August 28 – The PM’s controversial plan of proroguing Parliament in mid-September is leaked before the Queen has been informed.
August 29 – Ms Khan is dramatically sacked in a showdown meeting with Dominic Cummings.
Sources say she was accused of lying about her ongoing contacts with people close to Mr Hammond, but admit she is not suspected of leaking the Yellowhammer documents.
The sacking, revealed by the Mail’s Simon Walters, comes after the sensational disclosure of No Deal preparations earlier this month, ahead of Mr Johnson’s debut on the world stage as Prime Minister.
However, it is understood that No10 does not believe Ms Khan was responsible for the leak.
The dossier, which predicted food, fuel and medicine shortages if Britain left without a deal, appeared in the Sunday Times on August 18.
Under the codename Operation Yellowhammer, it warned of three months of chaos at ports, clashes with EU fishing vessels and a crisis for social care.
Downing Street claimed the forecasts were the work of the previous administration, out of date and showed a worst-case scenario.
A No 10 source blamed former frontbenchers led by Mr Hammond. It said the dossier, apparently written by Cabinet Office officials, was ‘from when ministers were blocking what needed to be done to get ready to leave and the funds were not available’.
The source claimed: ‘It has been deliberately leaked by a former minister in an attempt to influence discussions with EU leaders.’
Ms Khan’s sacking comes days after Mr Hammond gave an interview saying No Deal would be just as much of a ‘betrayal’ as not leaving.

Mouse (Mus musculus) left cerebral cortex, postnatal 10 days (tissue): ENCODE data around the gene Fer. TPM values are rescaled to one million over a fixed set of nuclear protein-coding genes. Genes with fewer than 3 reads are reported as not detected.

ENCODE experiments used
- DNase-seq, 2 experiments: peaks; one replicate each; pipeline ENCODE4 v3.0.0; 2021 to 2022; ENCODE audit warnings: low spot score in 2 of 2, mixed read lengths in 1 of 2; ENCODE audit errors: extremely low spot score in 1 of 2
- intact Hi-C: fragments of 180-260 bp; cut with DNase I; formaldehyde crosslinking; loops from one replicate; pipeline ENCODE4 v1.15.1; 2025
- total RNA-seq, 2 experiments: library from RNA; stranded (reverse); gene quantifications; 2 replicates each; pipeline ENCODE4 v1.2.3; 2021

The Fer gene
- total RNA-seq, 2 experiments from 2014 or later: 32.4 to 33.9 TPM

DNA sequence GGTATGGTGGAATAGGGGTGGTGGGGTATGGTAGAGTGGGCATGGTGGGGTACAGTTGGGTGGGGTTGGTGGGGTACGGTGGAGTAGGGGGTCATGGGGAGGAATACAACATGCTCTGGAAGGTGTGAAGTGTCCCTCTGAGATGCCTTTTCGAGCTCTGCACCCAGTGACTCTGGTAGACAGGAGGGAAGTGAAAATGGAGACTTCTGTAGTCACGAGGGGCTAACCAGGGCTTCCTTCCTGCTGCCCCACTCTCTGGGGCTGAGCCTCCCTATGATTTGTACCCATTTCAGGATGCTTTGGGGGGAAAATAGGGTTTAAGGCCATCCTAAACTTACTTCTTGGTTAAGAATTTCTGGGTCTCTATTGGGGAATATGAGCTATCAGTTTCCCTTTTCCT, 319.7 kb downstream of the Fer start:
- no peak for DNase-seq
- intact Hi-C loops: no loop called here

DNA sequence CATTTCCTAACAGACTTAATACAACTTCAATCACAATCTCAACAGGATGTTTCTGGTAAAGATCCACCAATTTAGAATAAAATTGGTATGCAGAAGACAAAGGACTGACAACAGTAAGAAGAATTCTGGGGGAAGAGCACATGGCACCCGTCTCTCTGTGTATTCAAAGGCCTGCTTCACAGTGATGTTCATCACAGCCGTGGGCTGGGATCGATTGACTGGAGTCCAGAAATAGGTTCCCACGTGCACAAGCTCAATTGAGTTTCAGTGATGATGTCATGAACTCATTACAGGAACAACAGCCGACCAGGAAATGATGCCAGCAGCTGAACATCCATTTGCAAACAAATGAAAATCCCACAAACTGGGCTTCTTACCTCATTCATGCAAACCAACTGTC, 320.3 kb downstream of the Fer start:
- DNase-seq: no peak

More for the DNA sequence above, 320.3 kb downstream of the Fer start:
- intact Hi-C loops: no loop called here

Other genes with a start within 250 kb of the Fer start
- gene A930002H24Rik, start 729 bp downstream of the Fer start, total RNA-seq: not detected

He accused No 10 of smearing former ministers by suggesting they had released details of Operation Yellowhammer.
After his comments, it emerged the dossier was from August 2019 – after Mr Hammond and other pro-Remain cabinet ministers were replaced by Mr Johnson.
In his letter to the PM, the former chancellor said it was clear the document ‘would not have been available to any former minister who is not serving in the current administration’.
Mr Hammond said: ‘Accordingly, I am writing on behalf of all former ministers in the last administration to ask you to withdraw these allegations which question our integrity, acknowledge that no former minister could have leaked this document, and apologise for the misleading briefing from No10.’
Labour called for the document to be published in full in order to inform public debate about the implications of No Deal.
Ms Khan declined to comment today.
Ms Khan was recruited as a special adviser by Mr Hammond last September. She had worked for former international trade secretary Liam Fox and the Taxpayers’ Alliance.
War of words: Boris Johnson and ex-chancellor Philip Hammond have traded blows over No Deal
A diagram showing what could happen next after Boris Johnson announced that Parliament would be prorogued from mid-September until a Queen’s Speech in mid-October